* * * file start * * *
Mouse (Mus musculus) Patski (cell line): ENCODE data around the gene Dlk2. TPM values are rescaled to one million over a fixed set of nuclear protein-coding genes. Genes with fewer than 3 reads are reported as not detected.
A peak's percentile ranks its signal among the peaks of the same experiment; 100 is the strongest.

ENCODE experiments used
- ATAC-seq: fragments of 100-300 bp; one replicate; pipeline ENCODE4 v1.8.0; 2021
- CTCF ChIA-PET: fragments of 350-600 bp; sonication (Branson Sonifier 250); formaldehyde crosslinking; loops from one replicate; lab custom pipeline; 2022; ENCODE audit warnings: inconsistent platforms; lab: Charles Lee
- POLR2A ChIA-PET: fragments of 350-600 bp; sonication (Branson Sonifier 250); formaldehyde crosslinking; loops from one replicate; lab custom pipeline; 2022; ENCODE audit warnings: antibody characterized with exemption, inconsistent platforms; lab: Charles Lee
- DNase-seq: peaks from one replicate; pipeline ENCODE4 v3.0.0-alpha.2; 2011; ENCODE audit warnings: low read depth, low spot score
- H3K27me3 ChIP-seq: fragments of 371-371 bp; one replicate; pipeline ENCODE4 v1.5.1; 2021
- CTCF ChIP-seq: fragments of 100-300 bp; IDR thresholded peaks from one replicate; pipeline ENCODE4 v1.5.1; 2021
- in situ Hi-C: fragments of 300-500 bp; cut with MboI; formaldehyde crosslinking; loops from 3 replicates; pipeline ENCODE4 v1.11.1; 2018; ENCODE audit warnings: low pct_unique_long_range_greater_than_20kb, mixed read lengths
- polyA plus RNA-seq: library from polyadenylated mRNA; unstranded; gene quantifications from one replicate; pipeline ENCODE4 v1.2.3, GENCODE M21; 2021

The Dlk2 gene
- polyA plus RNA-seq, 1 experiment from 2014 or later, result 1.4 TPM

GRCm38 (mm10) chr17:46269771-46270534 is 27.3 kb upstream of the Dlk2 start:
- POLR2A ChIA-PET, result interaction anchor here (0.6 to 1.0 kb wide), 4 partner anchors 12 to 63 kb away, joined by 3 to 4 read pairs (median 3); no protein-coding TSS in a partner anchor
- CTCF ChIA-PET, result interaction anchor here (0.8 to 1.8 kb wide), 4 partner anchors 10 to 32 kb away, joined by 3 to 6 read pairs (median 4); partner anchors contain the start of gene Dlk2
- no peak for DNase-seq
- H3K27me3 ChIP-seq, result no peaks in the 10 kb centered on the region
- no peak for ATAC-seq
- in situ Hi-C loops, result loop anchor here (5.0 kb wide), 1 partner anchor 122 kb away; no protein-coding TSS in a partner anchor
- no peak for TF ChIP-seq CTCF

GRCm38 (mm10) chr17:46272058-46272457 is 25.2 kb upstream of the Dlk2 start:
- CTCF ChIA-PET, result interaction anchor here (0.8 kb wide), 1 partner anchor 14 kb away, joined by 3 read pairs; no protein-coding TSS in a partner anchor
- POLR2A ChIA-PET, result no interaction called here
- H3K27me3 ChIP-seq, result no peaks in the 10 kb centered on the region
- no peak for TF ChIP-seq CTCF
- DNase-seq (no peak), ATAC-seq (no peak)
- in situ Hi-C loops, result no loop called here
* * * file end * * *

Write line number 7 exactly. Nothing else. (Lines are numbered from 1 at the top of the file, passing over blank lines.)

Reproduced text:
- DNase-seq: peaks from one replicate; pipeline ENCODE4 v3.0.0-alpha.2; 2011; ENCODE audit warnings: low read depth, low spot score